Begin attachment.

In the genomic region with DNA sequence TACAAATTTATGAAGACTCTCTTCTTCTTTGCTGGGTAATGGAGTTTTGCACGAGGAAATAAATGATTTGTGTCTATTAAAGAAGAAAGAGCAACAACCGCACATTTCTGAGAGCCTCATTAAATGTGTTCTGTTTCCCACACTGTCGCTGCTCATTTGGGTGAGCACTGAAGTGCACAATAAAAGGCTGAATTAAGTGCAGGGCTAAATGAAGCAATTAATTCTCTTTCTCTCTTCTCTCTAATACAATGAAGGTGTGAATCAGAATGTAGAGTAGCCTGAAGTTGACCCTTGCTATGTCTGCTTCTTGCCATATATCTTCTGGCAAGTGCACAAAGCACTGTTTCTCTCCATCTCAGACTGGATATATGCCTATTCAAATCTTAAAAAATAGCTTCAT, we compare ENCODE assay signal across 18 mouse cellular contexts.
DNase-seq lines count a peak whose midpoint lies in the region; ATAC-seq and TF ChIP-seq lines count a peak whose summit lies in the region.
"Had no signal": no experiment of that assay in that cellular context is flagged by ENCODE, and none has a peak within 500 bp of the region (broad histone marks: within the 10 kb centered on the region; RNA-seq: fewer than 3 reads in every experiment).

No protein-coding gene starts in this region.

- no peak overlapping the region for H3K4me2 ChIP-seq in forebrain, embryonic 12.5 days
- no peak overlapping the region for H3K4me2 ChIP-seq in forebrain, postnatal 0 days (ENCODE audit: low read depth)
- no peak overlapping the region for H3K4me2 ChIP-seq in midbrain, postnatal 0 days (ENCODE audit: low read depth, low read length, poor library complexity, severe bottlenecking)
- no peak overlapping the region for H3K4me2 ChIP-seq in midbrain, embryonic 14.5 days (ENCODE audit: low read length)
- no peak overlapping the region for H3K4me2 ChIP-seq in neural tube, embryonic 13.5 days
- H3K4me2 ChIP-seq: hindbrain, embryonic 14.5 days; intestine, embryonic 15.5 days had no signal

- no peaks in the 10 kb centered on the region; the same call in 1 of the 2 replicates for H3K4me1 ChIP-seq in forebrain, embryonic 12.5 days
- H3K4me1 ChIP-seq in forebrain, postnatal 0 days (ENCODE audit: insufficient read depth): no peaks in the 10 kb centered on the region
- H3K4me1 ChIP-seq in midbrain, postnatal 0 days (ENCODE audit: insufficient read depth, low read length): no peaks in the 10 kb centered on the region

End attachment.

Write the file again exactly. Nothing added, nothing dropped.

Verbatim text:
In the genomic region with DNA sequence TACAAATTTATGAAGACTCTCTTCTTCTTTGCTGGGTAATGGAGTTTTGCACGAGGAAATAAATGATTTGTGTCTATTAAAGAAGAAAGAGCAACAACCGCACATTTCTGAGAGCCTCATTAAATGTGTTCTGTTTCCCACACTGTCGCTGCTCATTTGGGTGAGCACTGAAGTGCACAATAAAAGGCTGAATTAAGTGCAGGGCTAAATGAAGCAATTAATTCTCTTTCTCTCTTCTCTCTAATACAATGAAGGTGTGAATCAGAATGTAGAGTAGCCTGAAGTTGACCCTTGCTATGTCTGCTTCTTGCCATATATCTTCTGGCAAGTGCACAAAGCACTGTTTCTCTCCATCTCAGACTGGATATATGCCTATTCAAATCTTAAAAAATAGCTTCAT, we compare ENCODE assay signal across 18 mouse cellular contexts.
DNase-seq lines count a peak whose midpoint lies in the region; ATAC-seq and TF ChIP-seq lines count a peak whose summit lies in the region.
"Had no signal": no experiment of that assay in that cellular context is flagged by ENCODE, and none has a peak within 500 bp of the region (broad histone marks: within the 10 kb centered on the region; RNA-seq: fewer than 3 reads in every experiment).

No protein-coding gene starts in this region.

- no peak overlapping the region for H3K4me2 ChIP-seq in forebrain, embryonic 12.5 days
- no peak overlapping the region for H3K4me2 ChIP-seq in forebrain, postnatal 0 days (ENCODE audit: low read depth)
- no peak overlapping the region for H3K4me2 ChIP-seq in midbrain, postnatal 0 days (ENCODE audit: low read depth, low read length, poor library complexity, severe bottlenecking)
- no peak overlapping the region for H3K4me2 ChIP-seq in midbrain, embryonic 14.5 days (ENCODE audit: low read length)
- no peak overlapping the region for H3K4me2 ChIP-seq in neural tube, embryonic 13.5 days
- H3K4me2 ChIP-seq: hindbrain, embryonic 14.5 days; intestine, embryonic 15.5 days had no signal

- no peaks in the 10 kb centered on the region; the same call in 1 of the 2 replicates for H3K4me1 ChIP-seq in forebrain, embryonic 12.5 days
- H3K4me1 ChIP-seq in forebrain, postnatal 0 days (ENCODE audit: insufficient read depth): no peaks in the 10 kb centered on the region
- H3K4me1 ChIP-seq in midbrain, postnatal 0 days (ENCODE audit: insufficient read depth, low read length): no peaks in the 10 kb centered on the region